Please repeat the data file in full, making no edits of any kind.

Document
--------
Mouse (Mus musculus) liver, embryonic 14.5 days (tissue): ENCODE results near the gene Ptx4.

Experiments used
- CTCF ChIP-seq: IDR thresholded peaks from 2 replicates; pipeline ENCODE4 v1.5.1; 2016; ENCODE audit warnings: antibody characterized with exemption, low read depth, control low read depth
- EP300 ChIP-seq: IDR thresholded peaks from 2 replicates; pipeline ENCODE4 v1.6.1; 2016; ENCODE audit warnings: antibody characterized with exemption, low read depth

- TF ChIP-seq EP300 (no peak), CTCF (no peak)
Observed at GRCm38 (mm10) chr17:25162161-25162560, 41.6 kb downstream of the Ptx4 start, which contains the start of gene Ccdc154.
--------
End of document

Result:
Mouse (Mus musculus) liver, embryonic 14.5 days (tissue): ENCODE results near the gene Ptx4.

Experiments used
- CTCF ChIP-seq: IDR thresholded peaks from 2 replicates; pipeline ENCODE4 v1.5.1; 2016; ENCODE audit warnings: antibody characterized with exemption, low read depth, control low read depth
- EP300 ChIP-seq: IDR thresholded peaks from 2 replicates; pipeline ENCODE4 v1.6.1; 2016; ENCODE audit warnings: antibody characterized with exemption, low read depth

- TF ChIP-seq EP300 (no peak), CTCF (no peak)
Observed at GRCm38 (mm10) chr17:25162161-25162560, 41.6 kb downstream of the Ptx4 start, which contains the start of gene Ccdc154.